Pakistan welcomed on Wednesday Saudi Arabia’s declaration of an end to four weeks of air strikes in Yemen.
“This will pave the way for a political solution to the crisis,” Foreign Office spokesperson Tasneem Aslam said in a statement.
“Pakistan shares the desire of Saudi Arabia for a peaceful settlement of the Yemeni crisis,” she added.
On Tuesday, the Saudi-led coalition against Yemen announced an end to air strikes saying it had eliminated the threat posed by Iran-backed rebels.
Despite the claims of success in a campaign launched by Sunni Arab nations to restore the authority of President Abedrabbo Mansour Hadi, the capital Sanaa remains in rebel hands and fierce clashes continue in the key southern city of Aden.
The coalition said its operations have entered a political phase but left open the option of resuming strikes against the Houthi Shia militia if needed, and added that a naval and air blockade on the strategic country at the tip of the Arabian Peninsula will remain in place.
Iran welcomed the decision to halt the air war, calling it a “step forward” toward resolving the conflict, while there was no immediate reaction from the Houthis.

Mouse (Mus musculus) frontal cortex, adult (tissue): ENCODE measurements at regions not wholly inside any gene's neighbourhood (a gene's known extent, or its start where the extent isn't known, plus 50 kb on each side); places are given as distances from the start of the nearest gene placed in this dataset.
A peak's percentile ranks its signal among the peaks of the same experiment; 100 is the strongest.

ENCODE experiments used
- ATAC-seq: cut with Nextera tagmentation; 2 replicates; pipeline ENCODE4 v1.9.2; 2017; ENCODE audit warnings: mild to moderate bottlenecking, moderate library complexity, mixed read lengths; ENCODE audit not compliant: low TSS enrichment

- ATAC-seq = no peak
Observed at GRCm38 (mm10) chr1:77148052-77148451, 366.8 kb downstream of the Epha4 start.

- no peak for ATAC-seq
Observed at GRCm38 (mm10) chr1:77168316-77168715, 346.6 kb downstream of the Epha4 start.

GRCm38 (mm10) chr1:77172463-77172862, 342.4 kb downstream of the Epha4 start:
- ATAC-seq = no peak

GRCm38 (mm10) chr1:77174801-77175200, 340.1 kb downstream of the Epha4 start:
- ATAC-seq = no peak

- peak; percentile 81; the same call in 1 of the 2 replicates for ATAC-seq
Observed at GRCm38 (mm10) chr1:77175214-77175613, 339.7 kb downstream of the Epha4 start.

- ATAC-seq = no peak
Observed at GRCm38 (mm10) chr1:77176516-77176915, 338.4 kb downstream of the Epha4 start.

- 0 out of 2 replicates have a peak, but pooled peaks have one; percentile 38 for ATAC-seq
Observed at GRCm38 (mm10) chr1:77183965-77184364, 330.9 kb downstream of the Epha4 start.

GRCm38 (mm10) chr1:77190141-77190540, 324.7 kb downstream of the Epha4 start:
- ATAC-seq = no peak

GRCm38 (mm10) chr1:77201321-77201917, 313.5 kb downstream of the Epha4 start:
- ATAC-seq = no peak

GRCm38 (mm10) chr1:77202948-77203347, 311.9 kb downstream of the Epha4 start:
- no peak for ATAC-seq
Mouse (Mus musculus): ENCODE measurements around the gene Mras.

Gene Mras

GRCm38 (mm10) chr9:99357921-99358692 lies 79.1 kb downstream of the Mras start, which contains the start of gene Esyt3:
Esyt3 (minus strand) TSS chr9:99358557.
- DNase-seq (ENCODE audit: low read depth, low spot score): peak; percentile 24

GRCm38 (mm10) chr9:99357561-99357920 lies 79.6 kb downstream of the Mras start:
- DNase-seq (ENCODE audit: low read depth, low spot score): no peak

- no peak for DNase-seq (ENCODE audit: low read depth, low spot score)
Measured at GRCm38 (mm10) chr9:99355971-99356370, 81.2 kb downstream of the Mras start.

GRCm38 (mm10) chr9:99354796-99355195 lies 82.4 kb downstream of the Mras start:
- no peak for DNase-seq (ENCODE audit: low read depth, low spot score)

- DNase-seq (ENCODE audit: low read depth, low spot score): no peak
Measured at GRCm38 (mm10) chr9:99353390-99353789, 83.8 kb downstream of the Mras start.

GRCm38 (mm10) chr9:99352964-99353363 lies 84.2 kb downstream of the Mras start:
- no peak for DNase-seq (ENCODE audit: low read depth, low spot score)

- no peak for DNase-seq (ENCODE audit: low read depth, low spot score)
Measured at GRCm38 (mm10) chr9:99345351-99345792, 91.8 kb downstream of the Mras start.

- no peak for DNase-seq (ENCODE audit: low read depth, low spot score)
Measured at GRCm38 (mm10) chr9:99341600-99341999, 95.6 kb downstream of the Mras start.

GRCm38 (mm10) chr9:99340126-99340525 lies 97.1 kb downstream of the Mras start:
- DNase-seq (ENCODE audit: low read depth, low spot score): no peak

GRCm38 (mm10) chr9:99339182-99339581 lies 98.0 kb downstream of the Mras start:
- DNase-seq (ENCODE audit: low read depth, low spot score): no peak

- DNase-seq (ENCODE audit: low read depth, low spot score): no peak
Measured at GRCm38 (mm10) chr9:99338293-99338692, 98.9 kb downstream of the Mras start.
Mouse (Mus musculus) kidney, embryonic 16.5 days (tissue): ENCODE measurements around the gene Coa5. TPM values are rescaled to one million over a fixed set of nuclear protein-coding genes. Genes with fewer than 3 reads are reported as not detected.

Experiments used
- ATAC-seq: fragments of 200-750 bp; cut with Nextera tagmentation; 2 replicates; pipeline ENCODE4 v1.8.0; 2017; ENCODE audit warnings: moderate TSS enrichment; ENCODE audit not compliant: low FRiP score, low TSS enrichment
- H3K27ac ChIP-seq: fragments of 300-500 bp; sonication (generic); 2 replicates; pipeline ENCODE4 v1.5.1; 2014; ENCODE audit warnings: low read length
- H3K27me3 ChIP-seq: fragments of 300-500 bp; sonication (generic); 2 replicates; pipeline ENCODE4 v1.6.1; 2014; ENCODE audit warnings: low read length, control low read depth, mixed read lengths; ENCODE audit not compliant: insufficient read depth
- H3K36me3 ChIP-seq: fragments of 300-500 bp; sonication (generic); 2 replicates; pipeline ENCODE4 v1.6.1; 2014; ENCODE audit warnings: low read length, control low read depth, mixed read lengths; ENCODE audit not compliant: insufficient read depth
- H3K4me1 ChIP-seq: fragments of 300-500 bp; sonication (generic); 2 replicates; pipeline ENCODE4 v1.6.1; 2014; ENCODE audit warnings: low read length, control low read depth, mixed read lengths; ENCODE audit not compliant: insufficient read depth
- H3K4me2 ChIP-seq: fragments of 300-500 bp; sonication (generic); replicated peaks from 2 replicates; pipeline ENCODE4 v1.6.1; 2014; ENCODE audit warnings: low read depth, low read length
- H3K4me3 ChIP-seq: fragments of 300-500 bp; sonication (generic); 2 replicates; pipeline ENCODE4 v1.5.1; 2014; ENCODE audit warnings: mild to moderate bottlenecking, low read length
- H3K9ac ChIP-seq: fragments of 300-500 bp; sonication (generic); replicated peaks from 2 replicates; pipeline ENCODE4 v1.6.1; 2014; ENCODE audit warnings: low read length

Hadi, in a televised speech from the Saudi capital where he fled in the face of a rebel advance that triggered chaos and a humanitarian crisis in his country, promised “victory” and vowed “we will soon return to our homeland, to Aden and Sanaa”.
The Saudi defence ministry said the air strikes had managed to “successfully remove threats to Saudi Arabia’s security and that of neighbouring countries” by destroying heavy weaponry and ballistic missiles seized by the Houthis.
The kingdom had asked Pakistan to join the coalition but after days of discussion, the Parliament opted to remain neutral.
Officially, Pakistan said umpteen times that it would not jump into the Yemen fray militarily. However, any violation of the territorial integrity and sovereignty of Saudi Arabia will evoke a strong response from Pakistan – a political euphemism for active military intervention.
Pakistan’s stance triggered the ire of United Arab Emirates’ junior foreign minister who warned Pakistan will have to pay a heavy price for its neutrality.